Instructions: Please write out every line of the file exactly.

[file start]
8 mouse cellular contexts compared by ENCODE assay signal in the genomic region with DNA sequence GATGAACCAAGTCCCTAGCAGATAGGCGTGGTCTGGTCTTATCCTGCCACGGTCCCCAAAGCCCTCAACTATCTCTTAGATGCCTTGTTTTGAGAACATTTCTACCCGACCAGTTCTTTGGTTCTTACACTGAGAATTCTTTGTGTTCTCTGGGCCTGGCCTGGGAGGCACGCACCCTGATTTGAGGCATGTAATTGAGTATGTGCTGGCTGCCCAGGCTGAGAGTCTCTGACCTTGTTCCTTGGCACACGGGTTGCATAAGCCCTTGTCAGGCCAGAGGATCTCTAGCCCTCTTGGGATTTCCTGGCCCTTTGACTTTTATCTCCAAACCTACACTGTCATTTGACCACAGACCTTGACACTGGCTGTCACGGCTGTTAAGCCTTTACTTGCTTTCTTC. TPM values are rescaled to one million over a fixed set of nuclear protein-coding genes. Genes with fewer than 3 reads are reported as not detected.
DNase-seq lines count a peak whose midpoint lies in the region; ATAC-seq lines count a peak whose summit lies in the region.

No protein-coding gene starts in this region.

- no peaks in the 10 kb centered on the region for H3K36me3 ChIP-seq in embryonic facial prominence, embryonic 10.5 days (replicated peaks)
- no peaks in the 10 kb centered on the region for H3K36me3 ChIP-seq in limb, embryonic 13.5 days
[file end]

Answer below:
8 mouse cellular contexts compared by ENCODE assay signal in the genomic region with DNA sequence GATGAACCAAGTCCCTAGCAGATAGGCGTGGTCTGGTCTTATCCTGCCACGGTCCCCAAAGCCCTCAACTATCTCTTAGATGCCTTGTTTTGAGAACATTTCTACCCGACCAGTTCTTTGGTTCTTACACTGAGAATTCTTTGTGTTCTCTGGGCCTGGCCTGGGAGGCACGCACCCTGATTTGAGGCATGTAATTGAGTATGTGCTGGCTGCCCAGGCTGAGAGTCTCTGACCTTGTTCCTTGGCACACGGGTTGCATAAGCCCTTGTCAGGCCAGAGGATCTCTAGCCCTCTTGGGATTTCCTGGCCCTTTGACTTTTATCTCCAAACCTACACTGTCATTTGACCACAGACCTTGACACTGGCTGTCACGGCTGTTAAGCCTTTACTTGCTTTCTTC. TPM values are rescaled to one million over a fixed set of nuclear protein-coding genes. Genes with fewer than 3 reads are reported as not detected.
DNase-seq lines count a peak whose midpoint lies in the region; ATAC-seq lines count a peak whose summit lies in the region.

No protein-coding gene starts in this region.

- no peaks in the 10 kb centered on the region for H3K36me3 ChIP-seq in embryonic facial prominence, embryonic 10.5 days (replicated peaks)
- no peaks in the 10 kb centered on the region for H3K36me3 ChIP-seq in limb, embryonic 13.5 days